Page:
Netanyahu rivals to co-operate on forming new government

Netanyahu due to face trial on corruption charges on March 17

Israeli Prime Minister Benjamin Netanyahu chairs the weekly cabinet meeting in Jerusalem on March 8, 2020. / AFP / POOL / Oded Balilty
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Prime Minister Benjamin Netanyahu’s chief rival said on Monday that he had agreed with a smaller party to try to form a new government after elections last week.

The announcement by Benny Gantz, leader of the Blue and White Party, dealt a new setback to Mr Netanyahu as he struggles to hold on to power before his trial on corruption charges.

In a statement, Mr Gantz said that he had a good meeting with Avigdor Lieberman, leader of the small Yisrael Beiteinu party.

“We discussed questions of fundamental principle and determined that we will work together to assemble a government that will pull Israel out of the political deadlock and avert a fourth round of elections,” Mr Gantz said.

In last week’s election, Israel’s third in less than a year, Mr Netanyahu’s Likud emerged as the largest party.

But with his smaller religious and nationalist allies, he secured only 58 seats in Parliament, short of the 61-seat majority needed to form a new government.

Mr Netanyahu’s opponents, led by Mr Gantz, control most of the seats.

But beyond their shared animosity towards the incumbent, there are deep divisions between these parties, which include Mr Lieberman’s secular, ultranationalist party and the Arab-led Joint List.

Mr Gantz’s announcement with Mr Lieberman marked a step towards unifying those forces, although it is unclear whether they can reach a final agreement, much less a deal with Arab politicians.

Mr Lieberman has in the past called Arab political leaders in Israel "terrorist sympathisers".

“We’ll continue to discuss the details, formulate our common objectives and move forward,” Mr Gantz said.

On the campaign trail, he ruled out a partnership with the Joint List, whose support is rooted in Israel’s Arab minority.

But after a bruising campaign characterised by nasty personal attacks from Mr Netanyahu and his supporters, and fearing further deadlock if the country is forced into another election, Mr Gantz has left the door open.

After his meeting with Mr Lieberman, Mr Gantz spoke to Ayman Odeh, leader of the Joint List, and other senior Arab politicians.

“Gantz repeated his commitment to forming a government that will serve all of Israel’s citizens, Jews and Arabs alike,” his party said.

Mr Netanyahu is desperate to remain as prime minister as he prepares to go on trial on March 17.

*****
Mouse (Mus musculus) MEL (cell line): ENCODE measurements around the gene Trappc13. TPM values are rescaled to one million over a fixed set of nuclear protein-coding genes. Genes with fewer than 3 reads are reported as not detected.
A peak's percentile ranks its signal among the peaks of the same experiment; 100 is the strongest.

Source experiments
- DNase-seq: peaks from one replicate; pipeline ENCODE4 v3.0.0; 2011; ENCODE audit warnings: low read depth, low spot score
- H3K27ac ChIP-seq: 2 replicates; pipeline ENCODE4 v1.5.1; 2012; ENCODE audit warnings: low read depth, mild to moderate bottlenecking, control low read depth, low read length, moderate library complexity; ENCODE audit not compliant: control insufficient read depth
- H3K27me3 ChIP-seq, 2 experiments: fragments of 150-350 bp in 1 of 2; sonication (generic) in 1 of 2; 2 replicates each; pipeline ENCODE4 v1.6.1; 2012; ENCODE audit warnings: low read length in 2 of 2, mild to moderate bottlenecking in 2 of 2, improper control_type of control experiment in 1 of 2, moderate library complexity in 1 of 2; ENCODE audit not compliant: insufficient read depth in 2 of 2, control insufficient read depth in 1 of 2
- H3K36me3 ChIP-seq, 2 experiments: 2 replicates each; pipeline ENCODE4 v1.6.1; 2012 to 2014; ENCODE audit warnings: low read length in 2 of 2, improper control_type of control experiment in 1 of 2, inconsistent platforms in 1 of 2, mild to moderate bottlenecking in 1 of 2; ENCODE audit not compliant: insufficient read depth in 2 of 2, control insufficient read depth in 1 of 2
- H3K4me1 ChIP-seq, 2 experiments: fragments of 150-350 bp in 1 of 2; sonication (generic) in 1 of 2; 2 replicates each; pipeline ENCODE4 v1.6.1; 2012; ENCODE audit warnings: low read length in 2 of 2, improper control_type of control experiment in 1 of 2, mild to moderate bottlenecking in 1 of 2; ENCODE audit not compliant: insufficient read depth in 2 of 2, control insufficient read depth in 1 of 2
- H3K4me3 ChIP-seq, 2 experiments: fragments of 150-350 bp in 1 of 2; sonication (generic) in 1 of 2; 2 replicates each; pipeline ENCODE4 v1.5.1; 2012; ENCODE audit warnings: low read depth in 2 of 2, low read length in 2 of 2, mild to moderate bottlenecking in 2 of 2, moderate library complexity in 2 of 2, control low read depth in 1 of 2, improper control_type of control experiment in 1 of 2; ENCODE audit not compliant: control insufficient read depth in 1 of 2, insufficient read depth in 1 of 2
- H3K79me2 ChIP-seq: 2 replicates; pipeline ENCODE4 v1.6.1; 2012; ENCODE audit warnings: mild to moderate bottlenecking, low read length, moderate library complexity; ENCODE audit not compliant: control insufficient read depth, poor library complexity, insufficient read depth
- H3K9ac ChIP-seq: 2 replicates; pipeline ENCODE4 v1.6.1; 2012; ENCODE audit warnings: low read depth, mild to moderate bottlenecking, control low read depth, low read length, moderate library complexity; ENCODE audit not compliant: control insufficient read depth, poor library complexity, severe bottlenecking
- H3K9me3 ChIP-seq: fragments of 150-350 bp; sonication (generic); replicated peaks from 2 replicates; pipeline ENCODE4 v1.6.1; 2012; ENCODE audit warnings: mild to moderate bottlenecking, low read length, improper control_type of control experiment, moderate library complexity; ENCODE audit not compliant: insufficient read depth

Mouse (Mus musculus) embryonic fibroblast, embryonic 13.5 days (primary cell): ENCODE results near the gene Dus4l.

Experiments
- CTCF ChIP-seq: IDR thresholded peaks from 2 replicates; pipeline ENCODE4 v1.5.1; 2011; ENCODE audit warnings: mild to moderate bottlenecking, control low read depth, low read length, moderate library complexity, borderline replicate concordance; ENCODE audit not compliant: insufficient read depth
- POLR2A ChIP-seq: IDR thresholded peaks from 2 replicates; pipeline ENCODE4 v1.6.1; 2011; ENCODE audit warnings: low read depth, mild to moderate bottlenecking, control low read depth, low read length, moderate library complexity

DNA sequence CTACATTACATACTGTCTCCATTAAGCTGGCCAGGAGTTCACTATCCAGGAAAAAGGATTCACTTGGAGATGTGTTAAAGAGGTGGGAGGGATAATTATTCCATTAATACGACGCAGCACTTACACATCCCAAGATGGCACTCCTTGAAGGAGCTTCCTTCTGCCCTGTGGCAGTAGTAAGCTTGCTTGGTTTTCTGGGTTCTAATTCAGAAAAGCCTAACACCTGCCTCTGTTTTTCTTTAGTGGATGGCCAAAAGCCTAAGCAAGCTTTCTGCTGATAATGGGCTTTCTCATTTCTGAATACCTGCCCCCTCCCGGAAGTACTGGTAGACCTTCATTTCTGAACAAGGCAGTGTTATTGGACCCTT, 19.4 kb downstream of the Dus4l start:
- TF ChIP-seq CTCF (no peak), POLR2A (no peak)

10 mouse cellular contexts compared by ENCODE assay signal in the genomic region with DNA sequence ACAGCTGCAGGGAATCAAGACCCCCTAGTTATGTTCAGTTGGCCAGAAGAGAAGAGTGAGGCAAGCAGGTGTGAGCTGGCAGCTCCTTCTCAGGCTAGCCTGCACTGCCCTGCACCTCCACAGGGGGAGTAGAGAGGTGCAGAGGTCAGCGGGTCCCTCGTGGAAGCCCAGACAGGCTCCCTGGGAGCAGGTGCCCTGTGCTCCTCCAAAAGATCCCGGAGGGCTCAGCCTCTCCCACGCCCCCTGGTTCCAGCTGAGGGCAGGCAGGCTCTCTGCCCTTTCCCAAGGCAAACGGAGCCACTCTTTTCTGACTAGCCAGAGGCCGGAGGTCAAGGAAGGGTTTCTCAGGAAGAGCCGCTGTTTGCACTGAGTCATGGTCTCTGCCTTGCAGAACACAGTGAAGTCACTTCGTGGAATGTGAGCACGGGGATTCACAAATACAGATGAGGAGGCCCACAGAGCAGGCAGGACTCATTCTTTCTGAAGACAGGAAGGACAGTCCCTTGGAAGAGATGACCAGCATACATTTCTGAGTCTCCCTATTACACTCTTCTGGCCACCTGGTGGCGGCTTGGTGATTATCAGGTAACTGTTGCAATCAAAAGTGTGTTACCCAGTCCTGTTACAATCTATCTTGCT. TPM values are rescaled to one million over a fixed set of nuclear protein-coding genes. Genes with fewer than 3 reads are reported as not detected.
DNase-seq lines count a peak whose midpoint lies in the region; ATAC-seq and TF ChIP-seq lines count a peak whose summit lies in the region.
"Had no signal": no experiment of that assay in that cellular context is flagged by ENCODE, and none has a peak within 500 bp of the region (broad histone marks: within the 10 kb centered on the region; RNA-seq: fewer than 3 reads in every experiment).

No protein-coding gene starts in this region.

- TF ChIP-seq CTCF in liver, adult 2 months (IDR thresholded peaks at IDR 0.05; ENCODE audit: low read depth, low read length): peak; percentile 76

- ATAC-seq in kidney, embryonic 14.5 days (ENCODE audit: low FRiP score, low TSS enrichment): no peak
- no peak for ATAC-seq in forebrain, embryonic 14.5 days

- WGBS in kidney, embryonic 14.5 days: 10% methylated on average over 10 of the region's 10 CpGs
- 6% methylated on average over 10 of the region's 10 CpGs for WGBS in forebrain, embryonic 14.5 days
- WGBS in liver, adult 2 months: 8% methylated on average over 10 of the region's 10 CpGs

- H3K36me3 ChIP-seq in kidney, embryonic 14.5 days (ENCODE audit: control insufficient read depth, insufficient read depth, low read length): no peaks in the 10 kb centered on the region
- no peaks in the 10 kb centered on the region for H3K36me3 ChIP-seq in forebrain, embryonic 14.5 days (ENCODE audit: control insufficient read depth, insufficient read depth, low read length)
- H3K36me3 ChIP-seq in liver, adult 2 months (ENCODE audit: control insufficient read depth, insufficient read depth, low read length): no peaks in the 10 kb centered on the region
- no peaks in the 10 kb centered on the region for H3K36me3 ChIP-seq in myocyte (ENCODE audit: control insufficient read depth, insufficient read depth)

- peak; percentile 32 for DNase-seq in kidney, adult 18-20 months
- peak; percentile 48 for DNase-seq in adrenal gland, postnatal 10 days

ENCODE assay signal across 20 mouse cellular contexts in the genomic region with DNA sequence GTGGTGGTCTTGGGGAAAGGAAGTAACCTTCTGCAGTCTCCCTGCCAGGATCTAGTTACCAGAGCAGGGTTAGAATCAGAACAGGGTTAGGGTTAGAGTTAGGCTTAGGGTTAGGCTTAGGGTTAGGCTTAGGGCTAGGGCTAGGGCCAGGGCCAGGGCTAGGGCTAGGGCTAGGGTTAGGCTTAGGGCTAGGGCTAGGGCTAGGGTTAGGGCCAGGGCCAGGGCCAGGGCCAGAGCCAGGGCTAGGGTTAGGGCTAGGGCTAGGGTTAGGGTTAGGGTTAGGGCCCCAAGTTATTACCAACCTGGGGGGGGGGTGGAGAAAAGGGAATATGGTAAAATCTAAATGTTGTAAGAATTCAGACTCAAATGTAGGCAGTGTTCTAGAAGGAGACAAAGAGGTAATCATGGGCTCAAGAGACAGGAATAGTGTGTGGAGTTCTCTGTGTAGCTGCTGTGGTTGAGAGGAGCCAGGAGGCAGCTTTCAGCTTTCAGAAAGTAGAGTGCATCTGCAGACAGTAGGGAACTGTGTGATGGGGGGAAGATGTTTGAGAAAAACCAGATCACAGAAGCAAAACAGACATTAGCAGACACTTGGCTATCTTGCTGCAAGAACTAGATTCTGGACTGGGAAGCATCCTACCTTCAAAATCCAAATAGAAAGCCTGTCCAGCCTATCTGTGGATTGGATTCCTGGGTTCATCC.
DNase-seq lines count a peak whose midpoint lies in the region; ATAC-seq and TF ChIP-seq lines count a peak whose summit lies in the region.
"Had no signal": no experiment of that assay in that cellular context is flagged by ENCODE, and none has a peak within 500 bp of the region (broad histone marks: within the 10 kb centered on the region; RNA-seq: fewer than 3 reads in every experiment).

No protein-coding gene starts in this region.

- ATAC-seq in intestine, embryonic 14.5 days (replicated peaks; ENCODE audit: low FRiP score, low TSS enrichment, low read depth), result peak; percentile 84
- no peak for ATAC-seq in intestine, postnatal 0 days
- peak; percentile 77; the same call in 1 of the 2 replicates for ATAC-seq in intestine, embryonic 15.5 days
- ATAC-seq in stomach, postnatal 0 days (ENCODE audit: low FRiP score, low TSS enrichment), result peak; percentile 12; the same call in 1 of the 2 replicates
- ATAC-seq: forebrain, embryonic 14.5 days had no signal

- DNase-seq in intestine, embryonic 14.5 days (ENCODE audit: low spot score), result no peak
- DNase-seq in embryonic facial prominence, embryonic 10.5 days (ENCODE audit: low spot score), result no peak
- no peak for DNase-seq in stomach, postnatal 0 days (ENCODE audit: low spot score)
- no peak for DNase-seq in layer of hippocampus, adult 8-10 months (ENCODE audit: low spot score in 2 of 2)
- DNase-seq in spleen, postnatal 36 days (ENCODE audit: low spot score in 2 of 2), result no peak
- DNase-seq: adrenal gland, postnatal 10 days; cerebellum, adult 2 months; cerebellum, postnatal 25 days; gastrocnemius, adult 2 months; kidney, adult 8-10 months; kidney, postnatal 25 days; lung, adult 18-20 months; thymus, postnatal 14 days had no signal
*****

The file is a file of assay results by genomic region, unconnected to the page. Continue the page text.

He has been charged with fraud, breach of trust and accepting bribes in connection to scandals that include accepting expensive gifts from wealthy friends and offering to exchange favours with powerful media moguls.

The long-ruling Israeli leader denies any wrongdoing.

Mr Netanyahu’s lawyers have requested a delay in the start of the trial, saying they need more time to review evidence.

Prosecutors on Monday said they opposed any delays.

Israel’s president, Reuven Rivlin, must decide by next week who to choose as the prime minister-designate.

The president typically chooses the candidate he deems has the best chance of forming a governing coalition.

That is usually the leader of the largest party, in this case Mr Netanyahu.

But if Mr Rivlin believes Mr Gantz has a better chance, he could give the former military chief the first chance to gather a coalition.

Mr Rivlin’s office announced that he would hold one day of consultations with the eight parties elected to Parliament next Sunday before he makes his decision.

Each of the parties is to tell him who they support.

An endorsement from Mr Lieberman, who had refrained from taking sides during the earlier two elections, would increase Mr Gantz’s chances of success.

Mr Lieberman is a former Netanyahu ally who has become a tough rival and appears to be bent on toppling his former mentor.

He has expressed support for a new bill that would ban an indicted politician from forming a new government after an election.

Mr Netanyahu has defiantly insisted he won last week’s election and accused his opponents of trying to “steal the elections” by aligning with Arab-led parties, which he claimed were hostile to the state.

Last week, he said the Joint List should not even be “part of the equation” of Israeli politics, drawing new charges of incitement and racism from his opponents.

“I promise you, I am not going anywhere,” Mr Netanyahu said at the weekend.